She meets Dexter every now and then – when their common friends get married – and she finds out that he is also looking to marry a beauty – Sophie – who is classy and does not smile a lot as it makes her face look ugly. I think Sophie exhibited the emotional range of a cracker but hey, if some people like that, why not?
Dexter and Sophie have a beautiful baby girl together and all of a sudden, Dexter, the playboy, drives a family van and changes diapers.
“I had always been led to believe that ageing was a slow and gradual process, the creep of a glacier. Now I realise that it happens in a rush, like snow falling off a roof.”
This change in lifestyle is hard to adapt to so he resorts to an old crutch of his: drinking a bit of alcohol and loitering around the house. Sophie starts despising him (for his crappy career, for his lack of motivation, for his lack of direction but never for his parenting) and soon starts an affair with one of her husband’s bosses and former friend. They get divorced soon after, sharing custody.
Dexter is a broken man when he meets up with Emma again in Paris. His tail is tucked neatly between his legs when he asks her whether she would consider being together with him now, that he’s single. Emma shows some spine, tells him about her literary success, about her flat in Paris, about her new beau and invites him to join them at a local restaurant. Dexter breaks down and this is when everything comes up to the surface. Years of love, of yearning, of missing out on stuff they could have done together. Emma meets him half way, breaks it off with the current boyfriend (of a mere month) and she and Dexter are finally together!
Woop woop you would say until two years after Emma dies (it happens in the movie too so it’s not a massive spoiler). Gets hit by a truck on the way to see a house with her new husband. I cried a bit, I admit, as David Nicholl is very good at portraying strong emotions like despair and solitude.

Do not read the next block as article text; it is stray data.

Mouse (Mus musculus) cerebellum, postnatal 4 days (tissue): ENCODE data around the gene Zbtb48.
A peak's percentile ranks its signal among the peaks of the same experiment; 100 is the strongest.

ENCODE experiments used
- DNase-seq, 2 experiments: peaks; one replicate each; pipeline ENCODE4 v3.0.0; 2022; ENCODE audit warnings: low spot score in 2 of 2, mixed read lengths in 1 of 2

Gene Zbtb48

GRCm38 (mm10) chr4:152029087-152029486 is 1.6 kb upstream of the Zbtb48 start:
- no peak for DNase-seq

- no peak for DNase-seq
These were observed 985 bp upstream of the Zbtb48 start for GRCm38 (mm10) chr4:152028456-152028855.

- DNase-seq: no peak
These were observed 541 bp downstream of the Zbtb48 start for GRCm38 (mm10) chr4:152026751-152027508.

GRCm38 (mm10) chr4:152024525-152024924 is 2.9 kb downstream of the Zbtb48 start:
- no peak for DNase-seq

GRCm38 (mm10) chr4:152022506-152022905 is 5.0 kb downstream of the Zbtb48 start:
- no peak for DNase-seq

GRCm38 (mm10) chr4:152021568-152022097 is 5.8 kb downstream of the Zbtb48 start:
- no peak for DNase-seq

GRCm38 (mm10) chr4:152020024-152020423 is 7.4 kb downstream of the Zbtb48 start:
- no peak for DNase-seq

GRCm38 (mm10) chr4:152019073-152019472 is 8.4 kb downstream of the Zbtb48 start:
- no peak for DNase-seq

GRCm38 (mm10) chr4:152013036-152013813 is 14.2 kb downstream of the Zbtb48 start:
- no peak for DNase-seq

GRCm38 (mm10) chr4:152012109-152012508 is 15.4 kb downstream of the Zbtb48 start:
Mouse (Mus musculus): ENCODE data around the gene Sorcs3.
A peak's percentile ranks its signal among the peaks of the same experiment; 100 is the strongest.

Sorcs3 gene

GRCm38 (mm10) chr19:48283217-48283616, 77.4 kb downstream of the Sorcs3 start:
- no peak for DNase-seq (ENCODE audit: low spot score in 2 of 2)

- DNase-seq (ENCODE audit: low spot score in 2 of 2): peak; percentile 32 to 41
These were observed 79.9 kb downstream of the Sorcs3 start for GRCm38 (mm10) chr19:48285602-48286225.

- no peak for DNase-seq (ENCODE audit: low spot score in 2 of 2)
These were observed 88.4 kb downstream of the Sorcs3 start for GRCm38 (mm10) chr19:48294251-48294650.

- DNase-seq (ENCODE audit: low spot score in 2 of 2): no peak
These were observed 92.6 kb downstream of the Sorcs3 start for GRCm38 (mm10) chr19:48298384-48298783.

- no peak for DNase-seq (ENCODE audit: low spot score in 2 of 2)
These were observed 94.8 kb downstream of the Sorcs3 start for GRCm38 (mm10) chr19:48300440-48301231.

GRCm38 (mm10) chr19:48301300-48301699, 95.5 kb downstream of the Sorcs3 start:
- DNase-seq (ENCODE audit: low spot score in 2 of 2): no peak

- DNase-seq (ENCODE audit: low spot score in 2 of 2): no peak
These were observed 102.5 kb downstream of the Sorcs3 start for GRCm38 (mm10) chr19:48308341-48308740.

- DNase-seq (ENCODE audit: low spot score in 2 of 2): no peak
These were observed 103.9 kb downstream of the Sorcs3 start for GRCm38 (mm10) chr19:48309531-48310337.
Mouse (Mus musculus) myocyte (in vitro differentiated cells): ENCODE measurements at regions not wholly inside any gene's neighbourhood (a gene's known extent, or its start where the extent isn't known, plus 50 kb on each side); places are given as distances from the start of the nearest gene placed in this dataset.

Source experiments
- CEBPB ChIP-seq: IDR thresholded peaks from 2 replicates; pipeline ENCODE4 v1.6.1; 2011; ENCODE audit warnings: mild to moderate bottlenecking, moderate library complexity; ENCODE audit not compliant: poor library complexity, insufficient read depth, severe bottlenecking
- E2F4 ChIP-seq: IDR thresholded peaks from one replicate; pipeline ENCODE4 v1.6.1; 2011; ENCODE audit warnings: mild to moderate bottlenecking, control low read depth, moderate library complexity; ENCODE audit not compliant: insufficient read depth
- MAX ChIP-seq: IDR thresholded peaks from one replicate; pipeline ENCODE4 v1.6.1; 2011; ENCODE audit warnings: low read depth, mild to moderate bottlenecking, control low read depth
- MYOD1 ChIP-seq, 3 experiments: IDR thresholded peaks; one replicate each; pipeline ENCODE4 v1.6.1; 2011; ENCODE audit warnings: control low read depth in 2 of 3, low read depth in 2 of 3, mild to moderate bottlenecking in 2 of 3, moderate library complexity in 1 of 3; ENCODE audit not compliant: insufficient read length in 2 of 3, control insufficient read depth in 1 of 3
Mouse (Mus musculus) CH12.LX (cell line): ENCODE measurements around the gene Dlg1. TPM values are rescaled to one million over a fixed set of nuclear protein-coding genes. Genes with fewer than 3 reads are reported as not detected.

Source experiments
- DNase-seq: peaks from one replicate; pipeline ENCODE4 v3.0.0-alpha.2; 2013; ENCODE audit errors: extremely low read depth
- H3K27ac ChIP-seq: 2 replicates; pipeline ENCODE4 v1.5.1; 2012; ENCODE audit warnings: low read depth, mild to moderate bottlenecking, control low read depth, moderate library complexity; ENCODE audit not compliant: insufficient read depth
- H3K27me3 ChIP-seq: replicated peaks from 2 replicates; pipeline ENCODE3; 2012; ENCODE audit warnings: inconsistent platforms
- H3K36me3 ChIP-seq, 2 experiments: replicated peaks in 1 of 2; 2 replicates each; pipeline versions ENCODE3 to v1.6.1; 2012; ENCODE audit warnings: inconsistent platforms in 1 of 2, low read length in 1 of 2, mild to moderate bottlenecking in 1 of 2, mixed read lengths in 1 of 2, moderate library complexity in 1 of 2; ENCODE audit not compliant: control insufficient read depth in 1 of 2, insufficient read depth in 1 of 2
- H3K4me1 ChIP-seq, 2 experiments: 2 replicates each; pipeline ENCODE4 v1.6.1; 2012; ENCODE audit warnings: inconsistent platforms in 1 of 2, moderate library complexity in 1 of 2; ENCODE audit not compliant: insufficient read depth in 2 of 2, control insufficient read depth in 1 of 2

The book ends on a bitter-sweet note as Dexter remembers the first day he spent with Emma when they went to the top of Seat Arthur, an old volcano plateau in Edinburgh, and shows his now teen daughter the places were they lived and loved.
I enjoyed the format. It gives the reader snapshots of Dex and Em’s life, like flipping through a stack of polaroids, just a flash of what was going on at a particular time. Picking the same day established a sequence and highlighted that life and circumstances can change so quickly at times, or not change at all as was in Em’s case when two days start exactly the same. I think this was an intelligent way to approach a story that spans 20 years. We don’t really need a full depiction of every single event in their lives to have a sense of what they are going through.
Book was pretty well written, with loads of twists, accurately depicting the consequences of life choices and the unpredictable nature of fate. The characters are well defined and the dialogue is funny and witty and it captures some of the Britishness perfectly.
“You’re gorgeous, you old hag, and if I could give you just one gift ever for the rest of your life it would be this. Confidence. It would be the gift of confidence. Either that or a scented candle”
The stuff I liked best was the meditation upon a life with purpose or without and what hard work and money can take a person to.
“What are you going to do with your life?” In one way or another it seemed that people had been asking her this forever; teachers, her parents, friends at three in the morning, but the question had never seemed this pressing and still she was no nearer an answer… “Live each day as if it’s your last’, that was the conventional advice, but really, who had the energy for that? What if it rained or you felt a bit glandy? It just wasn’t practical. Better by far to be good and courageous and bold and to make difference. Not change the world exactly, but the bit around you. Cherish your friends, stay true to your principles, live passionately and fully and well. Experience new things. Love and be loved, if you ever get the chance.”
“Live each day as if it’s your last’, that was the conventional advice, but really, who had the energy for that? What if it rained or you felt a bit glandy? It just wasn’t practical. Better by far to simply try and be good and courageous and bold and to make a difference. Not change the world exactly, but the bit around you. Go out there with your passion and your electric typewriter and work hard at…something. Change lives through art maybe. Cherish your friends, stay true to your principles, live passionately and fully and well. Experience new things. Love and be loved, if you ever get the chance.”